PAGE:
4. The Commission has published its annual regulation, making deductions from the 2018 quota allocations to Member States to account for overfishing of stocks in the previous years. In several cases, where quota is not available in 2018, deductions are made from alternative stocks. In 2016, Spain overfished its quota for white marlin in the Atlantic Ocean by 147 tonnes, and an equal reduction is made to the 2018 swordfish quotas.

5. The EU has recast its legislation regarding the implementation of management, conservation and control decisions made by the International Commission for the Conservation of Atlantic Tunas - ICCAT. The regulation supplements ICCAT management and reporting measures (other than the measures in relation to the multiannual recovery plan for Bluefin tuna in the eastern Atlantic and Mediterranean). In addition, for the first time the Commission is empowered to adopt delegated acts required to implement into Union law amendments to the existing ICCAT recommendations which become binding on the Union.

6. The Commission has extended the derogation allowing 12 Slovenian “volantina” trawlers to operate within 3 nautical miles of the coast or within the 50 metres isobath.

7. Stop fishing notices have been published by the Commission due to exhaustion of quota by Portuguese vessels fishing for greater forkbeard, deep-sea sharks, alfonsinos, anchovy, Northern albacore, red seabream, skates and rays, Belgian vessels fishing for haddock, hake, skates and rays, anglerfish, Norway lobster, megrims common sole, plaice, Estonian vessels fishing for cod in NAFO area 3M, Spanish vessels fishing for skates and rays, roundnose grenadier, Northern albacore and yellowfin tuna in the IOTC Area of Competence, and Danish and French vessels fishing for ling.

8. The European Union and Government of Mauritius signed the Protocol setting out the fishing opportunities and financial contribution provided under the Fisheries Partnership Agreement between the parties. The Protocol therefore applies provisionally from 8 December 2017.

9. The EU Parliament gave its consent to the conclusion of the Protocols to the EU-Seychelles, EU-Comoros and EU-Madagascar Fisheries Partnership Agreements. The Parliament is seeking to be present as an observer in the joint scientific meetings, and to be informed of the decisions made.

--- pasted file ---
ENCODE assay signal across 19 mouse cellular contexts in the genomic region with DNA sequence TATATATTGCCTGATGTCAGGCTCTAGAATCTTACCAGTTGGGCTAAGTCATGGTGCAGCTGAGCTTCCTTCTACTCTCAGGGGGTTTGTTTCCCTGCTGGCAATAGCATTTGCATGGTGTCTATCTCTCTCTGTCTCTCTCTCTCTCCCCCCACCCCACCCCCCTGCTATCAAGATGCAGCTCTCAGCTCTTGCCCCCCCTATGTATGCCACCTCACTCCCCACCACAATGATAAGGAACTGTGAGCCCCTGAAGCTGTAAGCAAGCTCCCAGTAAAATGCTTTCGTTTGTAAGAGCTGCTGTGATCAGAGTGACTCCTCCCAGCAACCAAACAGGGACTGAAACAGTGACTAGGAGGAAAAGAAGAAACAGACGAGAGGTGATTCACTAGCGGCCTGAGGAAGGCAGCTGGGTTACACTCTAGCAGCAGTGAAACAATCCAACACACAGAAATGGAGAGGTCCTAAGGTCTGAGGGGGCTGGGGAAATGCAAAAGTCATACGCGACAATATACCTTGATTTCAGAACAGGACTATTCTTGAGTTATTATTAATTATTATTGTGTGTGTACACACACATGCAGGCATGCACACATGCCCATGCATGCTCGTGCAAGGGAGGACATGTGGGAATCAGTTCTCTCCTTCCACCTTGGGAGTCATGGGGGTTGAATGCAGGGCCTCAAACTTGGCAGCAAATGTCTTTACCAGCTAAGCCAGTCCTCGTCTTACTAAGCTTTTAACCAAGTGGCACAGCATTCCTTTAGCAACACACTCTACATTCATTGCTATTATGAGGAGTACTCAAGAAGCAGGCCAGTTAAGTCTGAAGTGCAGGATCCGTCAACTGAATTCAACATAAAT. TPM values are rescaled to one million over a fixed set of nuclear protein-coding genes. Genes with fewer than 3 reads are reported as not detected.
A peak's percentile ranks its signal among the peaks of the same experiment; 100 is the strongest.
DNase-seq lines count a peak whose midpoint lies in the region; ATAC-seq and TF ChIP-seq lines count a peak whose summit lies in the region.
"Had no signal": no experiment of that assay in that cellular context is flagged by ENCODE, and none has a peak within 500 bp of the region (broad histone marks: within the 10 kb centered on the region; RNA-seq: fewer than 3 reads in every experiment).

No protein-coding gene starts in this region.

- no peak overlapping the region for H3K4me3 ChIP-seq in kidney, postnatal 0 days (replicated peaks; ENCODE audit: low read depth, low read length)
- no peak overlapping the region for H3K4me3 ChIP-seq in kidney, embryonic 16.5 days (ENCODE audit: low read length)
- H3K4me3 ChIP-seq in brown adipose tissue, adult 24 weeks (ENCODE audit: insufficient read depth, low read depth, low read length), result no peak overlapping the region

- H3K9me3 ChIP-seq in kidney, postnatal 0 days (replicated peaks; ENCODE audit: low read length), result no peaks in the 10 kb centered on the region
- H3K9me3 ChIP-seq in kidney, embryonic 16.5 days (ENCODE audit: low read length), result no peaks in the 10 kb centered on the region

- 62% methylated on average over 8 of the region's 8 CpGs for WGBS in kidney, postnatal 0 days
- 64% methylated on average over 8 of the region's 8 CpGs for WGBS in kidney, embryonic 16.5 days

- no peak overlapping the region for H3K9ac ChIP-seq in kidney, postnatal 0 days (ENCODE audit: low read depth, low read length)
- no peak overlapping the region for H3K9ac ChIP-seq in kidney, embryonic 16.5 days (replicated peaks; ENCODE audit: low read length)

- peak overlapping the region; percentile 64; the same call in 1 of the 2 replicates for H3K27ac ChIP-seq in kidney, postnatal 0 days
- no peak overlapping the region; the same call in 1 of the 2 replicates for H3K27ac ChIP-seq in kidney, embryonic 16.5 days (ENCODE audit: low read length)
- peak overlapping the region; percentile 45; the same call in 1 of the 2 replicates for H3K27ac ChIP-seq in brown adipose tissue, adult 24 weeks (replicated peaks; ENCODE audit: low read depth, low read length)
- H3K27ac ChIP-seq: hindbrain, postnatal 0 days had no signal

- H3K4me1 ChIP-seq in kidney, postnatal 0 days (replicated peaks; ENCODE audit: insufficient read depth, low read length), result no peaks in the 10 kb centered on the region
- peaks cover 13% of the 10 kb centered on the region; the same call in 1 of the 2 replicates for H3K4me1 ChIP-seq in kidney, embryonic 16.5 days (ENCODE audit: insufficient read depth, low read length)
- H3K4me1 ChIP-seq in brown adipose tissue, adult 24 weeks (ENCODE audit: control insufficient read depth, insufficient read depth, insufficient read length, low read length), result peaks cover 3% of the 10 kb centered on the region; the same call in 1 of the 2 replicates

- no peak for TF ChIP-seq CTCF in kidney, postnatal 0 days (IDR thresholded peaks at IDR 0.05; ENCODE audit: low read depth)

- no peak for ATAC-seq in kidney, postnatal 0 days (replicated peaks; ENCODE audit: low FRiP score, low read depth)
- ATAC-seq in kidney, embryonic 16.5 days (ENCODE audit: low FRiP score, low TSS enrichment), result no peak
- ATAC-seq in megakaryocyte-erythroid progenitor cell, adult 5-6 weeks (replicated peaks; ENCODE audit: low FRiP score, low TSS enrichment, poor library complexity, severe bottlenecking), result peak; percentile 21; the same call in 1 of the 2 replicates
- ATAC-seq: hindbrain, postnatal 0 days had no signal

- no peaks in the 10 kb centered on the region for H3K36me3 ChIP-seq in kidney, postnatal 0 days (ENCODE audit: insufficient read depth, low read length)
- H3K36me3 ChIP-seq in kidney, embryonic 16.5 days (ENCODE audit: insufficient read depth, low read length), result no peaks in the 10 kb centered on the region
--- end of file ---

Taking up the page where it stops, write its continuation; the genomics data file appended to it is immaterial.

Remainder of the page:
10. Following a fifth round of discussions in Washington DC, countries and states engaged in Arctic fishing (the EU, Canada, the People's Republic of China, the Kingdom of Denmark in respect of Greenland and the Faroe Islands, Iceland, Japan, The Republic of Korea, Norway, the Russian Federation and the United States) reached an international agreement to prevent unregulated commercial fishing in the Arctic high seas, until sufficient scientific information is available to support the sustainable exploitation of fish stocks in the region. The Agreement represents the first step towards the creation of regional fisheries management organisations for the Central Arctic Ocean, to ensure that any future fishing is carried out sustainably. Karmenu Vella, Commissioner for the Environment, Fisheries and Maritime Affairs, said: “this historic agreement…. will fill an important gap in the international ocean governance”.

11. For the first time, the European Fisheries Control Agency's (EFCA) has chartered a patrol vessel, the AEGIS I, which since 1 December, has been patrolling in the Adriatic Sea, as part of a joint deployment plan for the Mediterranean. EFCA is collaborating with authorities from Greece, Italy and Croatia who will have inspectors on board the vessel. The main purpose is to monitor and carry out inspections on fishing vessels engaged in fishing of small pelagic species, blue fin tuna and swordfish. In addition, the operation will monitor fishing activity in the Jabuka/Pomo Pit area where a new fisheries restricted area will come into force in 2018 as part of a recommendation by the General Fisheries Council for the Mediterranean (GFCM).